By Tom Westcott.
Tripoli, 4 December 2013:
US Senator John McCain’s today visited Tripoli’s Red Castle, which overlooks Martyrs’ Square, where he found . . .[restrict]out more about the USS Philadelphia, an American Navy ship destroyed in the capital’s harbour in 1804.
High on top of the Red Castle is a replica of the mast of the Philadelphia, a monument said to contain fragments of the ship’s original mast. McCain and US Ambassador to Libya Deborah Jones braved the wind and rain while an American academic, Will Raynolds, told them about this piece of American history in Libya.
“Senator McCain wanted to know a lot about the vessel,” Raynolds told the Libya Herald. “He was not very familiar with this part of American-Libyan relations and wanted to find out more about the long history between the two countries.”
During the First Barbary War, one of two wars between the US and the Barbary States of Northwest Africa, the Philadelphia was deployed off the coast of Tripoli but ran aground in October 1803. With the ship under fire, her captain tried to refloat the vessel by any means possible, including sawing off the main mast, a replica of which is now erected on top of the Red Castle. Even this attempt failed and the ship’s crew surrendered.
Concerned that the Philadelphia was in the hands of the enemy, another American vessel pretending to be in distress landed in Tripoli on 16 February 1804. Officers secretly boarded the foundered vessel and set fire to her in the harbour where she lay.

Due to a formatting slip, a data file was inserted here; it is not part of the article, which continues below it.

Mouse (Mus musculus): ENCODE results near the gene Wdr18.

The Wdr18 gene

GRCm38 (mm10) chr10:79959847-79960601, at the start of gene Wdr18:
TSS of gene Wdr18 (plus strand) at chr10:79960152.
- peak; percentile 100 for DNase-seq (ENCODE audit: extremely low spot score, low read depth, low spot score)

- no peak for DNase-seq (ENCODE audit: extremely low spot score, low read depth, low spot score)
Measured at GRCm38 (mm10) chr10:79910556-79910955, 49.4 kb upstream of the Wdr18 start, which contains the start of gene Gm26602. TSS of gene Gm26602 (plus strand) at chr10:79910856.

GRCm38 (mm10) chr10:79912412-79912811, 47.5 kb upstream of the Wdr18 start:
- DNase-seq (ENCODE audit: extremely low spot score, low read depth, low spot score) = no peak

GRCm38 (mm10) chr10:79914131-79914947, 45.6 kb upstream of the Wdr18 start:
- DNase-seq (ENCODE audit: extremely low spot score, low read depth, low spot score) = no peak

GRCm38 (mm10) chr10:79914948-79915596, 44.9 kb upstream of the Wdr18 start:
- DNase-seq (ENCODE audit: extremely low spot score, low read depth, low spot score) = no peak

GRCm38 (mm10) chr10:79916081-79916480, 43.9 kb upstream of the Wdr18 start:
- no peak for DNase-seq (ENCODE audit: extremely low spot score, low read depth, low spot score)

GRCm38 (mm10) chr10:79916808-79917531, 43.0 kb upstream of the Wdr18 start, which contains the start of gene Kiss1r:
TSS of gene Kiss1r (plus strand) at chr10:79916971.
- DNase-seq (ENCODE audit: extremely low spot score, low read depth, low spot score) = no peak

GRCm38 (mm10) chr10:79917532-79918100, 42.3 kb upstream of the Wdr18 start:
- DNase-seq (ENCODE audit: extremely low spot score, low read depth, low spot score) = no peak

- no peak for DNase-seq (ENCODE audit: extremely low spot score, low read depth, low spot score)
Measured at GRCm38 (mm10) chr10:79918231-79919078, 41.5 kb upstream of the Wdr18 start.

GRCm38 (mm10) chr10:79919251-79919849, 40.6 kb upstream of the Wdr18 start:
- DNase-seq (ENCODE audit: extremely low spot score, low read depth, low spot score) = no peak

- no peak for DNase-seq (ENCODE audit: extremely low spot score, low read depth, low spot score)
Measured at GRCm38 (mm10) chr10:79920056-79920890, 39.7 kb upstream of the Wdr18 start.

Raynolds said he did not fully understand the mast’s history. “Documents have been lost and so the link is broken,” he said. “I think maybe there’s a piece of the original mast inside this one.”
A trainer from the American Mission from the US Oberin College, Raynolds is working in Tripoli on a joint project with the Department of Antiquities to train young Libyans in documenting and recording archaeological sites. As part of the project, the students are making maps of important sites, for use in discussions with local authorities.
The project, which is funded by the US Ambassador’s Fund for Cultural Preservation, aims to help protect Libya’s heritage. [/restrict]